Why Shouldn't Aussies Dodge Geoblocking When We're Still Getting A Raw Deal On Content?

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Despite the streaming revolution we're still paying more than Americans for content, and getting less in return. Hollywood and the music studios have always treated Australians as second-class citizens to be fleeced and it seems that little has changed with the subscription streaming revolution. While globalisation works in favour of big business, we're still expected to abide by geo-blocking and shop local even when we're getting screwed.

Despite fierce competition amongst content providers, Australians are still getting a raw deal, according to the Australian Access to Digital Media: 2017 Report compiled by QUT's Digital Media Research Centre with funding from the Australian Communications Consumer Action Network (ACCAN).

The study tracked pricing and availability of 6118 albums, 3880 films, 1298 television series and 346 console games in one month in 2017. It focused on the most popular media titles from the past five years and includes data from Google Play, iTunes, Netflix, Foxtel, Stan, Spotify, Tidal, Deezer and other popular media sites.

When it comes to buying or renting movies and TV shows from the likes of Apple's iTunes store, Australians pay roughly the same as Americans but we have limited access to titles. Only about 65 per cent of movie titles and 75 per cent of TV titles available in the US can be accessed by Australian consumers, according to the report.

It's much worse for streaming film and television from all-you-can-eat subscription services like Netflix; Australians can only access 38 per cent of streaming films and 39 per cent of streaming TV shows available in the US.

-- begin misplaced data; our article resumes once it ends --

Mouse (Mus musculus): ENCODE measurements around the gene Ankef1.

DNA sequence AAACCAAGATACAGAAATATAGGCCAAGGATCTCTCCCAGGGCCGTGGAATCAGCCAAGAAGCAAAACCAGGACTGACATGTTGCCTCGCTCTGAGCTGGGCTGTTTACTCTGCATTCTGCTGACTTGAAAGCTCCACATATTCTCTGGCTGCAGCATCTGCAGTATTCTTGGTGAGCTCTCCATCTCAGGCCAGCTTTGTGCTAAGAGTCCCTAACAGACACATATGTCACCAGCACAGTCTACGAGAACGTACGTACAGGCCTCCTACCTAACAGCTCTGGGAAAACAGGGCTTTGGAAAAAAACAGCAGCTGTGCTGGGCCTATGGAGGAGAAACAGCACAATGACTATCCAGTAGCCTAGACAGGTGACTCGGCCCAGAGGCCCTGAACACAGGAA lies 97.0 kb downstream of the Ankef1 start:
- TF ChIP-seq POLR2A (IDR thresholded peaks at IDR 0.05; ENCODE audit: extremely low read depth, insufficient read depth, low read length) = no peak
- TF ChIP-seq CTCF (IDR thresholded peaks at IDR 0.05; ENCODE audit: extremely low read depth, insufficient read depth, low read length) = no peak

We get a better deal on music and games when it comes to the availability of titles, but in return we get slugged with a hefty Australia tax. Music albums are on average 24 per cent more expensive in Australia than the US, while games are 20 per cent more expensive.

The report says the only case where Australian consumers are not at a disadvantage is music streaming, where we have access to approximately the same number of titles for slightly cheaper subscription fees.

That might be true, but I know I still run into "this track is not available in your region" problems when listening to streaming music services. I expect we have access to more Australian music on local subscription libraries which is not available to Americans, which helps balance out the numbers.

It's not just with streaming services, Australian are generally treated with disdain by US-centric content providers. DVDs and Blu-rays sold in Australia often contain fewer special features than their US counterparts, while Dolby Atmos soundtracks are rare on local Blu-rays. Apparently it's just not worth the hassle of treating us like equals.

So why do content providers treat Australians so badly? Because they can, using anti-competitive tools like geoblocking to stop us shopping around for a better deal. It's this kind of attitude which drives some Australians to piracy, but it's not too hard to bend the rules and beat geoblocking if you're happy to pay for content but want a better deal.

Netflix's cat and mouse game with geododging services continues – Netflix seems to have the upper hand but some VPN and DNS workarounds will still get Australians into the US Netflix library. Meanwhile it's not difficult to create a US iTunes or Google Play account, not just in pursuit of more content and better prices but also for earlier access to movies than in the local stores.

Don't expect help from Australian politicians. They're quick to come to the aid of content providers in the war on piracy, but are all talk when it comes to fighting for the rights of consumers.

Do you take matters into your own hands? How do you access foreign content to beat the Australia tax?

This article originally appeared in Digital Life, The Sydney Morning Herald's home for everything technology. Follow Digital Life on Facebook and Twitter.

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